Teachers frequently use student peer review to increase the amount of feedback students receive on their writing and speaking assignments. Choose any item below to learn more about how to integrate peer review into your classroom:
Peer review is excellent way to enhance your students' writing experience. Below are some ways to make the most out of a peer review session:
The logistics of peer review are generally simple, but they do require some forethought. If you want students to read papers in a round-robin exercise or to exchange papers with one other student, you don't need to require any photocopying. But if you want each student to read three other papers, make sure you remind students to bring three copies of their papers to class on the day of the exchange.
You can let students pick their own peer-review partners or group members, but you might also consider assigning peer reviewers based on your knowledge of students' writing and editing skills.
If you hold in-class peer-review sessions, circulate during the session to make sure students are on track and to intervene as necessary. Also, save a few minutes at the end of the session to discussion common problems with the class as a whole.
Even if you decide to let students do an "open" review (in which they imagine themselves as members of the target audience and give "reader response" reactions), make that task clear as you set up the peer-review session.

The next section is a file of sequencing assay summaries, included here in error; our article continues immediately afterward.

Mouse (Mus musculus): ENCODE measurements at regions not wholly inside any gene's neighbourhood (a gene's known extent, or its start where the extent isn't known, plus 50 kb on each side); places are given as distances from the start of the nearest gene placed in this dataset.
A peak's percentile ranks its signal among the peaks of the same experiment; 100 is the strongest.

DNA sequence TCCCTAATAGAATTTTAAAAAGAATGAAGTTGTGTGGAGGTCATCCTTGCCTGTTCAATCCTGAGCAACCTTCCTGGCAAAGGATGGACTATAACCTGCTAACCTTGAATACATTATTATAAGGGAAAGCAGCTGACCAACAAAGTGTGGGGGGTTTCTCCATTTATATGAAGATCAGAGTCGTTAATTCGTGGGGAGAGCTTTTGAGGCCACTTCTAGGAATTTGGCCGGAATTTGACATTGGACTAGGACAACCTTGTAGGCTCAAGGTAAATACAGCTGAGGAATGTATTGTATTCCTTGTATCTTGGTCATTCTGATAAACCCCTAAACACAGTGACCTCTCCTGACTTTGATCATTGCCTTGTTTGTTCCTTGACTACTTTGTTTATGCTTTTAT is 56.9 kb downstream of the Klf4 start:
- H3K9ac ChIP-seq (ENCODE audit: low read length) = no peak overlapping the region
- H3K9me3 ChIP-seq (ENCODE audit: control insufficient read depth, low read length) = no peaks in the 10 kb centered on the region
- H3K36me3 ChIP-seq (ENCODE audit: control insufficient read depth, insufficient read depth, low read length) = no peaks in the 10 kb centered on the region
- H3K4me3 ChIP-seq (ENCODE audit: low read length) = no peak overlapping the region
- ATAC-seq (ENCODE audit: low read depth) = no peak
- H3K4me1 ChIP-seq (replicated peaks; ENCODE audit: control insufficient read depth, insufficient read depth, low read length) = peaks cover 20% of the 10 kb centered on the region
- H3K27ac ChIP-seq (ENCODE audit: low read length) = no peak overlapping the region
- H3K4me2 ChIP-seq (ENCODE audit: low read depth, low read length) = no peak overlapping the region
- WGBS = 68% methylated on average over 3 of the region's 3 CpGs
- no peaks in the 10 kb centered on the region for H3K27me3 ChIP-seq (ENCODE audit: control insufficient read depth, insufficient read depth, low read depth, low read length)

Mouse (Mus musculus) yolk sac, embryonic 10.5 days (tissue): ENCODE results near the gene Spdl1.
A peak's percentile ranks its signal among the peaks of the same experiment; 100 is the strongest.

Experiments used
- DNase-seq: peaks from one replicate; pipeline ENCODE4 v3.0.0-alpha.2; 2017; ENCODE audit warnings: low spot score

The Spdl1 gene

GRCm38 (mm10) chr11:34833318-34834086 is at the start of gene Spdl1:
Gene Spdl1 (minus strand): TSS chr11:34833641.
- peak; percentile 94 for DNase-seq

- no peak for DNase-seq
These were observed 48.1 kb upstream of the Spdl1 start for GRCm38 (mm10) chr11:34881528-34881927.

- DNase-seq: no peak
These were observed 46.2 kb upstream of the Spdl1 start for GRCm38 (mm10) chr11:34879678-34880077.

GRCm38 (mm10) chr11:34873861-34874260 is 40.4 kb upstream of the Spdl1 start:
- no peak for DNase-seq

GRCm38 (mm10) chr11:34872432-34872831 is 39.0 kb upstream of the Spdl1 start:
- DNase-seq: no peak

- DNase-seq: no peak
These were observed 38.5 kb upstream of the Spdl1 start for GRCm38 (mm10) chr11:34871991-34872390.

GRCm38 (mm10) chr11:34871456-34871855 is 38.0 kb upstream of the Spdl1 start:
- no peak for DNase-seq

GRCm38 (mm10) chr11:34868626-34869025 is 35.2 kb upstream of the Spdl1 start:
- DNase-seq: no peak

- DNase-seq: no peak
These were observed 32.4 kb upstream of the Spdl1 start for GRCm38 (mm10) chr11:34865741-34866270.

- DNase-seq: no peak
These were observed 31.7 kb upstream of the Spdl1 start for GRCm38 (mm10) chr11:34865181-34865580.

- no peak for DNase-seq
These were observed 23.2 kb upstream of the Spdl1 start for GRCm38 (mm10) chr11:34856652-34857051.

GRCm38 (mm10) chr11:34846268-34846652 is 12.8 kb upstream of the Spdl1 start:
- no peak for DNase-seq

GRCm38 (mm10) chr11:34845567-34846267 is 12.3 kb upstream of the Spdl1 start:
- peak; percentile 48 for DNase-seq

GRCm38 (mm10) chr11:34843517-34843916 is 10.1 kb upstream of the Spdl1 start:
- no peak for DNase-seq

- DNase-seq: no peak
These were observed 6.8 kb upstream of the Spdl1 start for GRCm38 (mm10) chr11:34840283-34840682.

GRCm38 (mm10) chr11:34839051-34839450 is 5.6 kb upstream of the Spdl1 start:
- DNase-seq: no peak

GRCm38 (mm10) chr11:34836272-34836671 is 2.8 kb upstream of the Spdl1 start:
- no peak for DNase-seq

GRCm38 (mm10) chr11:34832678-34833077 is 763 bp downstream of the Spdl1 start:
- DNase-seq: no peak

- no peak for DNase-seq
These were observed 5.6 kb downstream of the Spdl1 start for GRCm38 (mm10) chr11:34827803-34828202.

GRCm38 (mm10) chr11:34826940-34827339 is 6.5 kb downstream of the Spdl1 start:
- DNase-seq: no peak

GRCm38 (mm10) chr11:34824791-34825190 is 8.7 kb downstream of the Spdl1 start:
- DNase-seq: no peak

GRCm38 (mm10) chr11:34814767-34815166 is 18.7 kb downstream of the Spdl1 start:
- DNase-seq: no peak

If you want to have students review particular features of a paper, make sure that those tasks are clear and precise. Although you can list tasks on the board, students often prefer a worksheet that notes specific tasks. If students can write their commentary on a word processor, they are likely to write more extensive comments, so take advantage of computer supports whenever possible.
Although most students will have had experience with peer review in writing classes in high school and freshman composition, students can still benefit from understanding each teacher's expectations of the peer-review session. One of the most effective techniques is to provide a sample student paper (either as a handout or on overhead transparencies) and to elicit class comments on each point on your workshop sheet. Teachers can then elaborate on points students bring up or clarify what writing skills the points on the workshop sheet are designed to help students review.
If you want students to look for particular features of a paper, try having them do so in a step-by-step fashion. Students often feel most comfortable moving through a sequence from simply identifying a feature, to evaluating it, to suggesting revisions. Particularly if you give students multiple peer-review opportunities, keep this sequence in mind. Create each workshop sheet so that it builds upon the prior one. And as you design these worksheets, label each level of task clearly so that students know if they are to identify or suggest revisions as part of a given peer-review session.
The longer the paper or the more complex the criteria, the longer students will take to complete a thorough peer review. If you assign shorter papers, you can easily devote a part of a class to peer review or ask students to complete the peer review outside of class. But if you assign long, complex papers, consider breaking the peer review into several short chunks. For instance, students might complete one peer reading looking just for problems with focus, another for weaknesses in organization and development, and still another on graphics. Finally, students might have one or two additional peer-review sessions devoted exclusively to mechanics.